“The works on display provide a focused look into the extraordinary life of Gaza Bowen. If anyone can claim the territory of “progenitor of sculptural shoes,” it is Gaza: she originated the concept of ‘narrative’ footwear that combines humor, unusual materials, invention, attitude, and social commentary.” – Jo Lauria, curator

Gaza, who passed away in 2005, noted “there’s more (to the shoes) for the person that cares to look. In that humor, I’m trying to make a statement about women and fashion, and women and household cleaning, and women as sex symbols.”

 

Helen Chung is an LA artist who works in multiple medium including installation, painting and photography. Drawing on popular culture, literature, and her former experience in accessory design, the artist attempts to “debunk social and cultural myths surrounding the notions of possession, desire, objectification, commodity, and commerce.”   “The two bodies of work on exhibit,” adds the artist, “are displayed in a boutique style with shoes and bags, except the items displayed are only containers of such objects. The boxes and the deconstructed shopping bags engage in a dialogue between intuition and intention, outlining two different processes: one planned with specific outcome, the other, a spontaneous process allowing whim and chance. The work ironically challenges the fixed notion of containers, as merely an external protection or subordinate transporting aid, not quite qualifying as an entity in itself.”  By focusing on the container, and the concept of containment, curator Jo Lauria notes “Helen maintains the integrity of the shoebox and the shopping bag by not adding anything or taking anything away.”

Bespoke shoemaker, Amara Hark-Weber considers the shoe “an extension of body, vehicle, representation of personal identity, inhibitor to/enhancer of movement, metaphor, fetish form, or simply utilitarian object.” Through sculptural footwear, Hark-Weber seeks to question our ideas of function and what we are willing to subject our bodies to. 

‘My sculptural footwear is an exploration of human movement, building techniques, and visual metaphor. They are objects that come alive with personal narrative when worn, with the power to challenge the viewer’s ideas about form, function, body, and movement.”– Amara Hark-Weber

 

Elisabeth Thorsen, Shizaru (4th Monkey Boot), 2018, leather, hand-carved wood heels. Carving by Trude Johansen, detail.

Gaza Bowen, “Little Woman AM” shoes, 1995, leather, rubber foam, linoleum, plastic bottles, dish scrubbers.

Gaza Bowen, Shoes for the Angry Little Woman, 1990, knives, potato peelers, rhinestones, skewers, scouring pads, kidskin, wood, paint, embroidered cloth, rose twigs, nail polish.

 

Helen Chung, Shoe Boxes and Shopping Bags

Amara Hark-Weber, shoe designer-maker in her studio.

Amara Hark-Weber, L-R: Muscle Memory: Equilibrium, 2013, cork, kidskin, thread; Muscle Memory: Opposition, 2013, kidskin, thread, hardware; Muscle Memory: Regrounding, 2013, basswood, kidskin.

“Andy Warhol glorified the shoe by using it as the sole seductive element of his still-life drawings, devoting entire portfolios to illustrations of women’s footwear.” – Jo Lauria, curator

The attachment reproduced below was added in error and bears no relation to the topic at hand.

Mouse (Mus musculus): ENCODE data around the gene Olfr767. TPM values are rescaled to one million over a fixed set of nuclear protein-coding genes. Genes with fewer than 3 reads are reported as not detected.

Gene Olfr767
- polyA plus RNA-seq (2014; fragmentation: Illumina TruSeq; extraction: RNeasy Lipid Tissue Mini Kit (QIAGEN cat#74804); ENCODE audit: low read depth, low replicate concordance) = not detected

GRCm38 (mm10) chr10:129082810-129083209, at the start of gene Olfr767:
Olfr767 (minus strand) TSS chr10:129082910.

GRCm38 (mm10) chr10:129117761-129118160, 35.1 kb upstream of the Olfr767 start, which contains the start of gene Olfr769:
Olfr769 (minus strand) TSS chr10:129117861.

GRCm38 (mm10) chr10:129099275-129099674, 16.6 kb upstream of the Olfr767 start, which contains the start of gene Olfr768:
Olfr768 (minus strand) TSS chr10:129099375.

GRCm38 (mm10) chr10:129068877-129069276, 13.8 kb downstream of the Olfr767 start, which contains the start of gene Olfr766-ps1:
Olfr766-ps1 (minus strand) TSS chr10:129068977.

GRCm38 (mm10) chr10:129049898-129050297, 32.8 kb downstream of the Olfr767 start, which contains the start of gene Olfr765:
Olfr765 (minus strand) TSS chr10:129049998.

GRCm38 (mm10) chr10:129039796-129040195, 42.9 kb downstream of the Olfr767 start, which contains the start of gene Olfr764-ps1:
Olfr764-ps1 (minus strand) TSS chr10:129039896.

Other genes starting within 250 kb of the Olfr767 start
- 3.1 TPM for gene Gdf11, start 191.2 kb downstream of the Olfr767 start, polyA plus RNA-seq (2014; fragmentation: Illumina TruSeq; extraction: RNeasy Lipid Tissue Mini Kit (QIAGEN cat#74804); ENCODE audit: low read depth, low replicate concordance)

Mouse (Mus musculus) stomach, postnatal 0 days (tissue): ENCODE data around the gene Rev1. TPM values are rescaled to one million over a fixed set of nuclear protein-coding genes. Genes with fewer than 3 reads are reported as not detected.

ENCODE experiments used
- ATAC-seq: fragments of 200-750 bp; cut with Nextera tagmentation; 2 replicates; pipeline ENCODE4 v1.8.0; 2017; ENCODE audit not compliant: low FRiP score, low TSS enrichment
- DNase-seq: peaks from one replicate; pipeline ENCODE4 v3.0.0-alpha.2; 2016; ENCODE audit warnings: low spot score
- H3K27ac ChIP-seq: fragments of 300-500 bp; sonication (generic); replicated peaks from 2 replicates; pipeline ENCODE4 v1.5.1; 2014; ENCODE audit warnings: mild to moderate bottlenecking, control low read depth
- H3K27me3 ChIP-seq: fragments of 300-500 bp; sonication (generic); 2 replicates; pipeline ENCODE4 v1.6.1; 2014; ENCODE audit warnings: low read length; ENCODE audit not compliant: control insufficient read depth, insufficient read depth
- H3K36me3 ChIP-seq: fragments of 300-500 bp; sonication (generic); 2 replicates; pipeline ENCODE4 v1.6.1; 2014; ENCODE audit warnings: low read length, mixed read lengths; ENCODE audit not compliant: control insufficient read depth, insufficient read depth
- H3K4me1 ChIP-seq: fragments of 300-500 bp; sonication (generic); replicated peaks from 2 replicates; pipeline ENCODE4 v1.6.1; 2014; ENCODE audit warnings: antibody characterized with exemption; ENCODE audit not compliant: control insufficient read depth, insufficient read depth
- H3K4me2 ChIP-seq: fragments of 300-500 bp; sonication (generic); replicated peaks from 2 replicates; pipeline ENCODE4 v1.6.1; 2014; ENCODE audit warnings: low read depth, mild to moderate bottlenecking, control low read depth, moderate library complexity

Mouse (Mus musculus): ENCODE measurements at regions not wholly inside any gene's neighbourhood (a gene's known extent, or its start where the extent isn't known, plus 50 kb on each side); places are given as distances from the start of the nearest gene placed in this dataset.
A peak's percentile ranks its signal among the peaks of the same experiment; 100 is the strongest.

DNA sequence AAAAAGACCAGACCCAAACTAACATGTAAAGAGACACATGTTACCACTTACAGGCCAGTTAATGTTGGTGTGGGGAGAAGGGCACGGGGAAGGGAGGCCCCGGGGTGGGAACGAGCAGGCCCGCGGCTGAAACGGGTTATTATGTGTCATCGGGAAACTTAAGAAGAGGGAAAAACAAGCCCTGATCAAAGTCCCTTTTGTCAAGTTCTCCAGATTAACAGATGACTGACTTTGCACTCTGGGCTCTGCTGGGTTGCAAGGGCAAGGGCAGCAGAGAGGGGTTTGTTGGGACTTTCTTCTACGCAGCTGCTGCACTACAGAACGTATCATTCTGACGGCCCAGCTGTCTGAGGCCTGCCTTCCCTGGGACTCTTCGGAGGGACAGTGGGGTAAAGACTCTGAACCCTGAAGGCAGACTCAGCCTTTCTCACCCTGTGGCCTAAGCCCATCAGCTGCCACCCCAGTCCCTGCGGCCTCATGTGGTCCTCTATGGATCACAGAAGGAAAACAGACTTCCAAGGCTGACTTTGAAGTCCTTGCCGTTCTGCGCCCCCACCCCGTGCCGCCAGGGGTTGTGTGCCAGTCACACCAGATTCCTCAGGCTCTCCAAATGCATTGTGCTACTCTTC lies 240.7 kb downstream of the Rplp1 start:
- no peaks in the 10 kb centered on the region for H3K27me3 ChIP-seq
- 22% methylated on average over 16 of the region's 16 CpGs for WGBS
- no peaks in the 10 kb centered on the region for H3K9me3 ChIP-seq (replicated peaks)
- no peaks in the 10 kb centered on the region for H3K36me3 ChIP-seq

The show also features artists who use images of shoes in their work. Spirited pen and ink drawings of shoes by Andy Warhol are included. According to the exhibition didactic, Andy Warhol began his career as a commercial artist in New York City in the 1940s and self-published hand-colored prints of his campy and glamorous shoes. 

“Widely distributed in fashion magazines such as Glamour and Vogue, Warhol’s illustrations elevated the pump to an object of desire.”  – Jo Lauria, curator 

Joshua Wong’s artwork of glamorous shoes, reflects his life-long love of footwear as luxury item. Inspired by the Upper East Side ladies of Manhattan hailing cabs in their 4-inch heels, Wong launched a successful career designing women’s footwear and handbags. Wong’s love for fashion illustration began in childhood when he was four years old, when his parents noticed that he was drawing high-heeled shoes and racing cars. He later mastered these skills at Art Center College of Design in Pasadena, California. 

After a career in advertising Ralph Lauren hired Joshua to be his women’s collection footwear designer. There, he was involved in “the fast-paced world of runway shows and super models.” While traveling to Paris, Milan and London, Joshua was inspired to capture even more stories of fashion and design. Later on, he became the vice president of footwear design at Banana Republic.  Joshua currently enjoys developing the next generation of designers as a mentor at various schools and is an official mentor at his alma mater, Art Center College of Design in Pasadena, California. (2: From Artist Bio, Joshua Wong)

Amara Hark-Weber – Measurements, a work in progress

Andy Warhol, reproductions of original ink and pen drawings of shoes. Courtesy of Sotheby’s photography.

Joshua Wong, “Snake Shoe” ink and pen drawing on paper

Gregory Weir-Quiton is a legendary fashion illustrator who can usually be seen at Los Angeles art events, sitting in the middle of the crowd, drawing from life.